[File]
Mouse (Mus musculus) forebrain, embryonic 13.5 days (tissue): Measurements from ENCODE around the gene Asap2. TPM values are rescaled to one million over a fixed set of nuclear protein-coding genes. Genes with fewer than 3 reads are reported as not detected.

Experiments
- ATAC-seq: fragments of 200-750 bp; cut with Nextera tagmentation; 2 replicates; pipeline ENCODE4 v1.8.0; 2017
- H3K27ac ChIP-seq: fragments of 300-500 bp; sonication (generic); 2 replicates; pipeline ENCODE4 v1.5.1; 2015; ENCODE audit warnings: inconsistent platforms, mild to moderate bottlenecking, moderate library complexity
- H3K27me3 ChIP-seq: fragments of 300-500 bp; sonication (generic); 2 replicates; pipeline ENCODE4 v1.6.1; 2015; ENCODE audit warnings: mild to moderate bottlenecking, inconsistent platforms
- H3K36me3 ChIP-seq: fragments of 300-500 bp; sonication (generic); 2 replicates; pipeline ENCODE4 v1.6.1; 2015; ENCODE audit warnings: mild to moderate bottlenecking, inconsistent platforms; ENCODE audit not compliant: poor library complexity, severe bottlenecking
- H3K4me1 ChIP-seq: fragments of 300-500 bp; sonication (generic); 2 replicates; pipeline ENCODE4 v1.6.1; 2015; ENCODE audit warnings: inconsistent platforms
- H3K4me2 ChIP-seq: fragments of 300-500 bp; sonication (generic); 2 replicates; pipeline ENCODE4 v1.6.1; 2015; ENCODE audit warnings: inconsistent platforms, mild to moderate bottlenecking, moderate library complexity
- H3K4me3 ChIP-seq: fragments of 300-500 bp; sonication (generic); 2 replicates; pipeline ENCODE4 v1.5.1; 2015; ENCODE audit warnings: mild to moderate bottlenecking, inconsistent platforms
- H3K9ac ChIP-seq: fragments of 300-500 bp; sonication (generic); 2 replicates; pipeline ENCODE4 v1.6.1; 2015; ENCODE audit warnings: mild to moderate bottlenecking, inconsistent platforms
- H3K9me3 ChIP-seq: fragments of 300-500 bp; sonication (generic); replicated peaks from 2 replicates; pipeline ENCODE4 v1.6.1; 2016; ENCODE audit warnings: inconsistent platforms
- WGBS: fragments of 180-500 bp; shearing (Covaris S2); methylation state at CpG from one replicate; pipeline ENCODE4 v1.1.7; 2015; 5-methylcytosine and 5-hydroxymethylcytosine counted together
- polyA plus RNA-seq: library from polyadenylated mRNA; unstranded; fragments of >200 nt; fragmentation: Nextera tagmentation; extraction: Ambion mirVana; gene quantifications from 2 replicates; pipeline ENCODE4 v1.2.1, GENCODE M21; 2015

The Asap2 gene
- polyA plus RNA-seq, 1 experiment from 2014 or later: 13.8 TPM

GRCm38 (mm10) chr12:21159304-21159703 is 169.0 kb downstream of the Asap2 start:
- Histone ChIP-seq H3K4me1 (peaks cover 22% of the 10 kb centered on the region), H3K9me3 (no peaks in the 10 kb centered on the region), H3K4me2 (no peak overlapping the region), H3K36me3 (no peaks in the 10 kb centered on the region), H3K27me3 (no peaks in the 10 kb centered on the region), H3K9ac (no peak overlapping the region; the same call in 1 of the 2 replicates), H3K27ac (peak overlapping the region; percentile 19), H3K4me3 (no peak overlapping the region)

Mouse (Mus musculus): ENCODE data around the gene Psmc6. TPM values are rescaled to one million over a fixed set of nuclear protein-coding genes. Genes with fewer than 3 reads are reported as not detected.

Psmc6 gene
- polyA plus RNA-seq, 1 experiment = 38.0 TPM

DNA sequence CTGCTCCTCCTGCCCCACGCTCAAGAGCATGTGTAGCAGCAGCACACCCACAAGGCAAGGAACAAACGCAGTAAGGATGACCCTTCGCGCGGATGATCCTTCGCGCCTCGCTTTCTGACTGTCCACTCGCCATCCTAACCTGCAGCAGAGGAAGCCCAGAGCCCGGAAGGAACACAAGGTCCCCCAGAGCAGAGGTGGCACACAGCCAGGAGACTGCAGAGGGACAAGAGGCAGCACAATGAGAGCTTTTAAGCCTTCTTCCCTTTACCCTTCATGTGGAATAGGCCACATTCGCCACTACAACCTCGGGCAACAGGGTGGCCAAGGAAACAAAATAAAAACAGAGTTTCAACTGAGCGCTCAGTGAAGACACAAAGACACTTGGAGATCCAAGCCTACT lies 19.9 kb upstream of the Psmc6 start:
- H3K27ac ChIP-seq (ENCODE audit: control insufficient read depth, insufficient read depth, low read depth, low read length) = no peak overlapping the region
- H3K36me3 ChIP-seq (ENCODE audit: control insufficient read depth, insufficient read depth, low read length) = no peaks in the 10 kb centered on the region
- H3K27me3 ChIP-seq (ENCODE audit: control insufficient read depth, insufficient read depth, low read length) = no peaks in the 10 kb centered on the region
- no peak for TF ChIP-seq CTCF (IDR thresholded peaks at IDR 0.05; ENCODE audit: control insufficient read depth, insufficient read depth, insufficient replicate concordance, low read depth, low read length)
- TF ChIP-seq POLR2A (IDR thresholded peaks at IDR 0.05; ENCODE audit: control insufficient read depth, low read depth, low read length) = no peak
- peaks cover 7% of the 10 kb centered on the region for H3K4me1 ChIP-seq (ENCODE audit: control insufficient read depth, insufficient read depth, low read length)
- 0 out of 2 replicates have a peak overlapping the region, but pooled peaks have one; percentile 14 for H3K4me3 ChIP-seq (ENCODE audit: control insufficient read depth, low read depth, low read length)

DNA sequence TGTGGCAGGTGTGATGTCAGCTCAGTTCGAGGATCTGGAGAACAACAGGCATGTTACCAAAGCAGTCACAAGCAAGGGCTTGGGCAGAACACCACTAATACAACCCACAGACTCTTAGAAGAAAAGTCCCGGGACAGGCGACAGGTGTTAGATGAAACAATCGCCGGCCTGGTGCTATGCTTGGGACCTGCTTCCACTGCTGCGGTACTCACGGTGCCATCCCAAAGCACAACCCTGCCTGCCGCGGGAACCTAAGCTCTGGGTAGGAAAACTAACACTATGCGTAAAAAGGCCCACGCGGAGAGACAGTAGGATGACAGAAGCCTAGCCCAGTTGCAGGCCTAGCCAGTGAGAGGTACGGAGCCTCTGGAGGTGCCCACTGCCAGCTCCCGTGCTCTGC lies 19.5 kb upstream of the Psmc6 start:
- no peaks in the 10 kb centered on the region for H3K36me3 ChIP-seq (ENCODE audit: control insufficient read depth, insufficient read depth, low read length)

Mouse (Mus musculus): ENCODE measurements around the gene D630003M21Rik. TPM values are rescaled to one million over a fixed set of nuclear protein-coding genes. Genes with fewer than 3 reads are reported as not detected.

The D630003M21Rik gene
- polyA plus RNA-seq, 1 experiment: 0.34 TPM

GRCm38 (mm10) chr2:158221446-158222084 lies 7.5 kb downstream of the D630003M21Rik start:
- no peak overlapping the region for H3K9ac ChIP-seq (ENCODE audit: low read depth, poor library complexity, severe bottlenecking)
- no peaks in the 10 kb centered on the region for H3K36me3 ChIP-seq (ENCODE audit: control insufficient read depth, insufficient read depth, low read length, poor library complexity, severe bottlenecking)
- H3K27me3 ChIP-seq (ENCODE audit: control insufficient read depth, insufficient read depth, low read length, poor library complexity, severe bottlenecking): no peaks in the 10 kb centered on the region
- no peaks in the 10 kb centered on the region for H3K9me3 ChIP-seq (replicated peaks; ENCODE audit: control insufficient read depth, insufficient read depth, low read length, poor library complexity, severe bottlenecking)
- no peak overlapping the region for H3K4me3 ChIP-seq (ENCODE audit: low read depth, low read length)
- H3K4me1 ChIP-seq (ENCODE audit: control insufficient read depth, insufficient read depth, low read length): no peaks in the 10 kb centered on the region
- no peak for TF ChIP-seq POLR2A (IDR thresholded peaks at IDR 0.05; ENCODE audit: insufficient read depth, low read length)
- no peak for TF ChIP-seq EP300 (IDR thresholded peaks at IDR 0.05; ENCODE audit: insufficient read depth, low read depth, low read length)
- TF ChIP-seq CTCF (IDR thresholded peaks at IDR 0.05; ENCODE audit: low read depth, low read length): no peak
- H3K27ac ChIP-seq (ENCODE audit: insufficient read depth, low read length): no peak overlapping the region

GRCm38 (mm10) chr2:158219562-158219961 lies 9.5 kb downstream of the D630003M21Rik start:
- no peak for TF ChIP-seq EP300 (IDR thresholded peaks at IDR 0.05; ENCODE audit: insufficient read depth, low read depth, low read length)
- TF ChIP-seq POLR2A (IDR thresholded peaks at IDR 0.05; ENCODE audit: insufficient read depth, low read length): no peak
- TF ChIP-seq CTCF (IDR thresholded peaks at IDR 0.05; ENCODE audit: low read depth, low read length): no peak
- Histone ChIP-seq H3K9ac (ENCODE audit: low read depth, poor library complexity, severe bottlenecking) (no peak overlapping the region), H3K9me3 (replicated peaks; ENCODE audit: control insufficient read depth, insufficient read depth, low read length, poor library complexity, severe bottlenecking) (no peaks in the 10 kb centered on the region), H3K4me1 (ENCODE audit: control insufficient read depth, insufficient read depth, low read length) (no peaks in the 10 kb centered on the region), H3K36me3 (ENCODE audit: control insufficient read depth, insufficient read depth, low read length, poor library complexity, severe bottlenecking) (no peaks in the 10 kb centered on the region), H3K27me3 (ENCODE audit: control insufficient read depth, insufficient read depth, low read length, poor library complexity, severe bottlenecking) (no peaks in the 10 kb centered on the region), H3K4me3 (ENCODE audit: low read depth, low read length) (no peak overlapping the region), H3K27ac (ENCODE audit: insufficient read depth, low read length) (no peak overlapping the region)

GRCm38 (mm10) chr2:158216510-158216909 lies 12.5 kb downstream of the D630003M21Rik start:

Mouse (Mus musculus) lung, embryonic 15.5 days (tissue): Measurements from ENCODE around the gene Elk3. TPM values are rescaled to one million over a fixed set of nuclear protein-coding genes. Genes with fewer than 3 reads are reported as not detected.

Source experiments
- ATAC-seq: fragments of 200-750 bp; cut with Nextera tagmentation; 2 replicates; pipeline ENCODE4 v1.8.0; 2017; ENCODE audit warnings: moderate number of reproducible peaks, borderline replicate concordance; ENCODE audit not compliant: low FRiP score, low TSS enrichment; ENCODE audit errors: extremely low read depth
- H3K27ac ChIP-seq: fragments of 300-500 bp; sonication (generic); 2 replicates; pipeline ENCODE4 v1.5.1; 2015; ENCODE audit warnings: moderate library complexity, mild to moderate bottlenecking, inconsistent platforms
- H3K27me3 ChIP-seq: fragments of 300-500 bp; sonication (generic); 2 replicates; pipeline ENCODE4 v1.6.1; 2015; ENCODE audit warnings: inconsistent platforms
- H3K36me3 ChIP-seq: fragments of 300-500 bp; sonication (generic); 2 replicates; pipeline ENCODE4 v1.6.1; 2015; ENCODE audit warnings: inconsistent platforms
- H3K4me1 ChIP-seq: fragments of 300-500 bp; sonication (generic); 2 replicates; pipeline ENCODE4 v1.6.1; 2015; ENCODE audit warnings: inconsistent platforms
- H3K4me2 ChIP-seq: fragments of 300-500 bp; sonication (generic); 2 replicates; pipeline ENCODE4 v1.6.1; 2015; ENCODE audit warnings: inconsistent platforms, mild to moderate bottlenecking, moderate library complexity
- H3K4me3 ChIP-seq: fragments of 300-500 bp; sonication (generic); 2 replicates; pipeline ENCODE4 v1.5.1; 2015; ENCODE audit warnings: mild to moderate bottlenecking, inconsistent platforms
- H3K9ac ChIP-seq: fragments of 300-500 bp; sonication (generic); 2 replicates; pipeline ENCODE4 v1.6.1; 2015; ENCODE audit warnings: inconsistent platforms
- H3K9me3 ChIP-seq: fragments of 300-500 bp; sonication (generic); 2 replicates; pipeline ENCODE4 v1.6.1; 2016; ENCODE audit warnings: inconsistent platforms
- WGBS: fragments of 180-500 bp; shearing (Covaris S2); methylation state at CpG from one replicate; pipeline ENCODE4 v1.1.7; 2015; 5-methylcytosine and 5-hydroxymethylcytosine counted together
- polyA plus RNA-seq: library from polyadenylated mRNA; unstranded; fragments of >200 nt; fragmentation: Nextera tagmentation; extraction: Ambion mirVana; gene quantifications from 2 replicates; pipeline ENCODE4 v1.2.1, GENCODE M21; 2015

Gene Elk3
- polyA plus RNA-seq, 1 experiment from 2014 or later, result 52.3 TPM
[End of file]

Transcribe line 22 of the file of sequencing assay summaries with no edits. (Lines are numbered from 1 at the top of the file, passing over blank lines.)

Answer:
- H3K27ac ChIP-seq (ENCODE audit: control insufficient read depth, insufficient read depth, low read depth, low read length) = no peak overlapping the region